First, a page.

In praise of Govind Talwalkar — a great editor every city, state in India needs today
For editors of his time in Maharashtra, Talwalkar was a model and exemplar. Yet his legacy speaks to editors outside Maharashtra, and to our own time toocolumns Updated: Mar 24, 2018 18:25 IST
I never met Govind Talwalkar, but in the last decade-and-a-half of his long (and very distinguished) life I corresponded with him. This began with his writing to me about my biography of Verrier Elwin. He liked the book, but said I was mistaken in claiming that Elwin had a role in the making of the English edition of Mahatma Gandhi’s My Experiments With Truth. I had based my attribution on the translator, Mahadev Desai, saying in his preface that ‘from the point of view of language [the translation] has had the benefit of a revered friend, who, among other things, has the reputation of being an eminent English scholar. Before undertaking this task, he made it a condition that his name should on no occasion be given out’.
Reading between the lines, I thought this person must be Elwin. He was English, he was a scholar, and he was a close friend of Mahadev’s. Talwalkar, however, believed that the person who helped revise Gandhi’s autobiography was the Madras liberal VS Srinivasa Sastri. Would I, he now asked me, check again?
Some years later, working afresh in the archives, I found some letters between Mahadev and Sastri confirming that Talwalkar was right. For Mahadev had meant ‘an eminent scholar of English’ rather than ‘an eminent English scholar’. Fortunately, I was able to make the correction in the second edition of my Elwin biography, while also crediting Srinivasa Sastri with his help in the second volume of my Gandhi biography, which appears later this year with the name of the ‘late Govind Talwalkar’ gratefully placed in the acknowledgements.
Talwalkar died a year ago, in March 2017. Last week, on his first death anniversary, the magazine Sadhana held a meeting in Pune commemorating his life and work. A book of essays in Marathi was released on the occasion. In his native Maharashtra, Talwalkar continues to be held in high esteem, for his writings and for the contributions he made to public life over a 50-year period. It is even said that in the history of Marathi journalism, there have been two great epochs, the Age of Tilak and the Age of Talwalkar.
Talwalkar lived much of his life in Mumbai. He was deeply attached to his city and his state, and yet utterly non-parochial, with a keen interest in the rest of India and in the world. His books include histories of the transfer of power from British to Indian hands, of the rise and fall of the Soviet Union, and of modern political thought from Dadabhai Naoroji to Jawaharlal Nehru.
In the impact that his writings had on Maharashtrian society, Talwalkar has been compared to Bal Gangadhar Tilak. He would not been displeased by this, and indeed wrote on Tilak himself. However, he admired even more the Lokmanya’s fellow Punaikar Gopal Krishna Gokhale. Like Gokhale, Talwalkar was a social reformer as well as a patriot. He was keenly alert to the ills of Indian society, and to discrimination against women in particular. Notably, while absolutely fluent in English, the only book of his that he translated into that language was a biography of Gopal Krishna Gokhale. Talwalkar wanted to acquaint the Marathi public sphere with Nehru, Naoroji, Lenin and Marx; at the same time, he wished for Indians outside Maharashtra to know more about Gokhale.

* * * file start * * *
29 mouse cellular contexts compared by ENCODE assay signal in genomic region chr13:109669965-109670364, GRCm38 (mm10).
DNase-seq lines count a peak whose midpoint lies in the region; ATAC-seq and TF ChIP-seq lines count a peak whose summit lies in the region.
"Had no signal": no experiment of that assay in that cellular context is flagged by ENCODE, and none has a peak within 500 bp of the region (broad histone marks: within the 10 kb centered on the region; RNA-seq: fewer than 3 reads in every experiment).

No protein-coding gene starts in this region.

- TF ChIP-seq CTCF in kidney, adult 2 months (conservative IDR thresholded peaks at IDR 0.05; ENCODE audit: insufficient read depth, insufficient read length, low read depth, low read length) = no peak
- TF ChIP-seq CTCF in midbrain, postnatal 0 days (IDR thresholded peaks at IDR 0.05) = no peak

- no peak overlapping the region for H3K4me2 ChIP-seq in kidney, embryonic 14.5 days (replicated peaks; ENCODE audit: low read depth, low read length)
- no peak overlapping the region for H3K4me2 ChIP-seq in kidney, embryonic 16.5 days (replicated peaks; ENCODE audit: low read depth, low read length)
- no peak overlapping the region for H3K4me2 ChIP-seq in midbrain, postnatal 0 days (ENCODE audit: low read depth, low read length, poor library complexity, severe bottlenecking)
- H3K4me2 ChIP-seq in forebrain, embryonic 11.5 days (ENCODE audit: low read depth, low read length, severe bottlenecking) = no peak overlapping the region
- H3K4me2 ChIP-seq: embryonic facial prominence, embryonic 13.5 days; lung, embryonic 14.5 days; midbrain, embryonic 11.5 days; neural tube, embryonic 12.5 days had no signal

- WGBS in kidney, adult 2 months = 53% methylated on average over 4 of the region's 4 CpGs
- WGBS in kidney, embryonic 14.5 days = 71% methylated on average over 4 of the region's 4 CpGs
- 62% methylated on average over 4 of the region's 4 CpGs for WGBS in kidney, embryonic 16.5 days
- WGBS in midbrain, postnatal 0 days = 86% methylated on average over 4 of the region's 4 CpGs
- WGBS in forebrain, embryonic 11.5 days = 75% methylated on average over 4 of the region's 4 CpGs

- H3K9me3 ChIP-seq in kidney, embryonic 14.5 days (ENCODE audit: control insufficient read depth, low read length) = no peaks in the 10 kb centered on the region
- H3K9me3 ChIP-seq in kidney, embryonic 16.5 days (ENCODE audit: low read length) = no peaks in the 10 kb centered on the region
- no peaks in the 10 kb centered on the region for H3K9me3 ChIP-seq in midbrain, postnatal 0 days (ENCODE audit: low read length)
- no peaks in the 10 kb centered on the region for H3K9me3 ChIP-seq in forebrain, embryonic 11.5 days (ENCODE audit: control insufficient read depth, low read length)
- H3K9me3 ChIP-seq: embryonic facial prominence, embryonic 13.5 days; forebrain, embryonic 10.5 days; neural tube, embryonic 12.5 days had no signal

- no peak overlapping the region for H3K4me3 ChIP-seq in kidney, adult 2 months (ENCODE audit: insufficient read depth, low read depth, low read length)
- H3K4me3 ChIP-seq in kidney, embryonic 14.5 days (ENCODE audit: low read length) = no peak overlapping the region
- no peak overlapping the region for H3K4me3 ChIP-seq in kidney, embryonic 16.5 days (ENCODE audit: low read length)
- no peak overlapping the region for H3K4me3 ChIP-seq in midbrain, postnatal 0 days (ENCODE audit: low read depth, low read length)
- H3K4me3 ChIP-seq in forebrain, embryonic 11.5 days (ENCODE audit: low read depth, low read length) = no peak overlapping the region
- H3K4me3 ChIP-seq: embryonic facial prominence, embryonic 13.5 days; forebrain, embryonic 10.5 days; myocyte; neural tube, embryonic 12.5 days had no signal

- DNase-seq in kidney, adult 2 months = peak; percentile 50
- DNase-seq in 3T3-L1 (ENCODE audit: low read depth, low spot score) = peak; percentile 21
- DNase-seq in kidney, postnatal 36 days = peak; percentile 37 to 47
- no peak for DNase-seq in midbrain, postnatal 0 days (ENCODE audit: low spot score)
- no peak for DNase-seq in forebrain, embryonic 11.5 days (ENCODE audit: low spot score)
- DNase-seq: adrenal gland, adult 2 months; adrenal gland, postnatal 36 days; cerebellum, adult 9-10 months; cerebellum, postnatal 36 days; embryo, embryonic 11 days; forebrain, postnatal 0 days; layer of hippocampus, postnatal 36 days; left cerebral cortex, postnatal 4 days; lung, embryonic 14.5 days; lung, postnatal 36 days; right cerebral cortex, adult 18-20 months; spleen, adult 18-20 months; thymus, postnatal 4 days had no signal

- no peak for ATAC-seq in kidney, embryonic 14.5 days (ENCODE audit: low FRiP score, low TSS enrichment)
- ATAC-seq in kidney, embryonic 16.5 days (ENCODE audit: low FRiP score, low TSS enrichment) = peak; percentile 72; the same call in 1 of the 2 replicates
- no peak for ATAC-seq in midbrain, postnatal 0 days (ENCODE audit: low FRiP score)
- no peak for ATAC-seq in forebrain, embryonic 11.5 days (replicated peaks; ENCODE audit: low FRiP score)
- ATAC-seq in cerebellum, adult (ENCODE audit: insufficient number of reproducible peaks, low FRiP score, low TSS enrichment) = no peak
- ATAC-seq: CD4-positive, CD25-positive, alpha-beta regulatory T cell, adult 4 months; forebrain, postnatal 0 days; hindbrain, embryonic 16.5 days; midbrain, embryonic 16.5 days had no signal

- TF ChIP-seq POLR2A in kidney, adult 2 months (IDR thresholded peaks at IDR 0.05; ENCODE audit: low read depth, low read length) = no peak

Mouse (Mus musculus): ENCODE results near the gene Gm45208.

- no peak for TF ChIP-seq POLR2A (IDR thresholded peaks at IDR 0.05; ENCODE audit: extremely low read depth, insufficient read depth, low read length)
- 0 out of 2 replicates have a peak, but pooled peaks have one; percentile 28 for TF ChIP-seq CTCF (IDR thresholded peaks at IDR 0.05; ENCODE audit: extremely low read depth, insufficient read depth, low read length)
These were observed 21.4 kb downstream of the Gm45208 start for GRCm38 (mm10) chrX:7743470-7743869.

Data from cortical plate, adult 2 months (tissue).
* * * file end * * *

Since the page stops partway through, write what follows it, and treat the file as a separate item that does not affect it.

For editors of his time in Maharashtra, Talwalkar was a model and exemplar. Yet his legacy speaks to editors outside Maharashtra, and to our own time too. There are three aspects of his work that command special attention. The first is that he was a man of ideas who simultaneously paid keen attention to ground realities. In Indian journalism today, we either have columnists who opinionate from their air-conditioned cabins or reporters who write from the field. Talwalkar was happy to encourage both kinds of writing. Until the end of his life, he closely followed developments in every single district of his home state.
Second, Talwalkar wrote columns, reviews, and editorials, but also books based on deep research. He was a scholar as well as a writer. (I am sure I was not the only historian to be profitably instructed by him.) He was a person of profound learning, and of wide interests (away from his desk, he loved gardening).
Third, Talwalkar stayed absolutely away from partisanship. He had opinions, ideas, views, even prejudices — but these would never be subordinated to party political positions. He was admired by his readers across the ideological spectrum, and feared by politicians across the ideological spectrum as well.
In a mail to me, Talwalkar once wrote, apropos some newspaper articles of his, that ‘the BJP are very angry with me. It does not bother me.’ At other times he wrote pieces that angered the Congress, Shiv Sena, and NCP. That would not have bothered him either. His independence was total; so also his integrity. To preserve both, he avoided socialising with politicians or going to parties thrown by them.
I know of a Mumbai editor of my own generation who combines all of Talwalkar’s best qualities: he is rooted in his city and state while being alert to the nation and world; he encourages good columnists as well as in-depth reportage; he has absolutely no party affiliation; and he writes serious books as well as popular articles. It would embarrass this editor were I to name him in print; suffice it to say that if every city, every state, had its own Govind Talwalkars, the Indian media would be in a far healthier state than it is at present.
Ramachandra Guha’s books include Gandhi Before India
The views expressed are personal